The six-month term allowed for a non-elected member to serve as a minister under the Rules of Business, 1973, would expire on June 9. This may increase the government’s problems if the incumbent finance minister, who lost the Senate election, does not get elected to the parliament. This is important because the budget’s credibility may be compromised if people and businesses see the minister as somebody on his way out. If a new minister authors the budget, the priorities and policies may shift.

All these factors are significant and the government is facing some difficult choices. First, the claim of economic stability and recovery may entitle people and businesses who are hard hit by the pandemic and inflation to expect/demand some concessions such as tax breaks, salary raises and subsidies. The government, however, may have to go for raising taxes for three apparent reasons.

One, the taxes were not raised in the FY2021 budget. Two, the revenue target for FY2022 is expected to be more than Rs 6,000 billion. Three, the tax base has not expanded so that the revenue and deficit targets cannot be met without tax hikes.

Inflation has already started picking up, reaching 8.70 in February. Double-digit inflation in June 2021 will intensify the tax raise impact on people and businesses. Household incomes have already dipped. Raises in energy and petroleum prices have already inflated the cost of production and business for firms. A raise in taxes and a cut in expenditures are likely to pose economic and political costs. Pakistan has one of the slowest economic recoveries after the pandemic. This might get aggravated.

The opposite is expected on the expenditure side. To facilitate economic recovery, the government will need an expansion of the fiscal stimulus, focusing on increasing development expenditures. But the deficit targets may push the government to discontinue, at least not expand, fiscal stimulus. This may slow down and delay economic recovery.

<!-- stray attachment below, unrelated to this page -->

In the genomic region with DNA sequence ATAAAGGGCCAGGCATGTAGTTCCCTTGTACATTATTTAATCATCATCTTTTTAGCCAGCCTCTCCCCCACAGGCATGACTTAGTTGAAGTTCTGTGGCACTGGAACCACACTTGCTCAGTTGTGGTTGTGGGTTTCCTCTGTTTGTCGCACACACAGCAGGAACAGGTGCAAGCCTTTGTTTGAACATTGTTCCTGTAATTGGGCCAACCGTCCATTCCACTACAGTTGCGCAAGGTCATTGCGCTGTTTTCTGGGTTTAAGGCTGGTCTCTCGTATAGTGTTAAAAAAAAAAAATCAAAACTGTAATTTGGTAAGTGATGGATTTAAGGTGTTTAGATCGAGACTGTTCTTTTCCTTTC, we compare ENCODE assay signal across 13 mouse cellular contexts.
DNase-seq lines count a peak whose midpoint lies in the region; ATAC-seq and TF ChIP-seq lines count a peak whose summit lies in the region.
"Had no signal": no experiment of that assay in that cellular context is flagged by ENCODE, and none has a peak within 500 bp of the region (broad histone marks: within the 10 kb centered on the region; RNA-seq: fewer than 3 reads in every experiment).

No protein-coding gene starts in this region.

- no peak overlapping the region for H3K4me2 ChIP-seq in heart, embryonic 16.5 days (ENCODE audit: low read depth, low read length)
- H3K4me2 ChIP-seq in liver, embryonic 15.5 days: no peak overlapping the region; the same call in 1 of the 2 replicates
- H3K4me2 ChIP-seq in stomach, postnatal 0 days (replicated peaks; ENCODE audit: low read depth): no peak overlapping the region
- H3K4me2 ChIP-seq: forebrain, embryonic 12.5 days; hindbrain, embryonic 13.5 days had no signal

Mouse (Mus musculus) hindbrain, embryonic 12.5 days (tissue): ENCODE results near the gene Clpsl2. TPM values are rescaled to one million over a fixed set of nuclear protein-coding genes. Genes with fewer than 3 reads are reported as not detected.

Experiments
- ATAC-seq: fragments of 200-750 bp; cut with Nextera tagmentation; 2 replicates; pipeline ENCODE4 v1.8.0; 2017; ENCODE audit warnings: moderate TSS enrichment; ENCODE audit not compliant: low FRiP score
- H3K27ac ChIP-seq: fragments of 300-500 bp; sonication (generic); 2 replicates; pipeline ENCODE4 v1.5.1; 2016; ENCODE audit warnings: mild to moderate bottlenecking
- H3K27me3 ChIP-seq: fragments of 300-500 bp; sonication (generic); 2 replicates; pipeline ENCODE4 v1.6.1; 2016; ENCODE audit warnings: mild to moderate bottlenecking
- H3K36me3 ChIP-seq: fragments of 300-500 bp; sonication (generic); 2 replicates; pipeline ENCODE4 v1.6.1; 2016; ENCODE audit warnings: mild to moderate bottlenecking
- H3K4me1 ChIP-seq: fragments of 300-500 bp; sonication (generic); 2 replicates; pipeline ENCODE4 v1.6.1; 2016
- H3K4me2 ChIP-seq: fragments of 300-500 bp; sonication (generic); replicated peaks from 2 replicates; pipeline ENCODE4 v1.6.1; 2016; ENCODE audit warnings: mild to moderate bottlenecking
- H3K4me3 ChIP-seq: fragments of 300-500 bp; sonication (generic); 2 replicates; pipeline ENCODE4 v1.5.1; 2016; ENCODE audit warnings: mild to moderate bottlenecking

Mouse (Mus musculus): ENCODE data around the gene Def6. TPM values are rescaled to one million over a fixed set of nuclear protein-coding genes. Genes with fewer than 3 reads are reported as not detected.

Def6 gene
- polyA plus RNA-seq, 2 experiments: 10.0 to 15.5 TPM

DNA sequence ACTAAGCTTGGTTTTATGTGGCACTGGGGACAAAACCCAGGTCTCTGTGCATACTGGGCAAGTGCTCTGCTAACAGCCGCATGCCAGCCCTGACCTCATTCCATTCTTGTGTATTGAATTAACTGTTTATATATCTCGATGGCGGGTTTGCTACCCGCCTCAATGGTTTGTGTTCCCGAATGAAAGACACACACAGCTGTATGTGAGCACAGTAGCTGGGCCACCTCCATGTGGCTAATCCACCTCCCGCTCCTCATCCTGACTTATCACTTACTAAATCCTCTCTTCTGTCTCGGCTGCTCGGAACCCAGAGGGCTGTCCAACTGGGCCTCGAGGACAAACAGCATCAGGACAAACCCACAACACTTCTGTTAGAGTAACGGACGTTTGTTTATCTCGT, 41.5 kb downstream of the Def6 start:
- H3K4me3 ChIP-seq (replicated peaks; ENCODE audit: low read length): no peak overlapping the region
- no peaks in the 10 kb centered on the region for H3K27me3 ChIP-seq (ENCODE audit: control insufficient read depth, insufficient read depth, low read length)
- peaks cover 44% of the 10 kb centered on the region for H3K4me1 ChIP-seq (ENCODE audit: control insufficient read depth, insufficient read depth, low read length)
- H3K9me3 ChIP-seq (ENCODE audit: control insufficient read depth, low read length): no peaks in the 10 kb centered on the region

An open and transparent fiscal account management in all sectors will help identify areas where resources can be diverted and reprioritised in times of crises.
The government, therefore, must persuade the IMF that it has to continue and expand fiscal stimulus to support economic recovery. A premature and abrupt ending of stimulus may compromise the gains from last year. This will require negotiations with the IMF to reconsider deficit targets and borrowing limits. Revenue targets must also be reconsidered — any target above Rs 5,000 billion will push the government to adopt unproductive extraction of revenues — the net loss to the economy.

Second, the government must remain vigilant on financial stability but must avoid deficit hawks. This is a time for spending. It must continue implementing and expanding fiscal stimulus, at least for the next two years. Given the resource constraints, efficiency in spending will be critical. The government must have a clear plan to support and spend in higher job elasticity sectors, such as the SMEs. Expanding economic activity will take care of the deficits later.

Third, budget 2022 must respond to new spending priorities such as the Covid-19 vaccine. While it is good to get vaccine gifts, the government must understand that gifts are not a policy. Budget 2022 must lay out a clear national road map for vaccination. Provinces will follow it. Corona vaccine is much more than a vaccine. It is key to reducing the stress on the healthcare system and promoting routine economic activity in the country.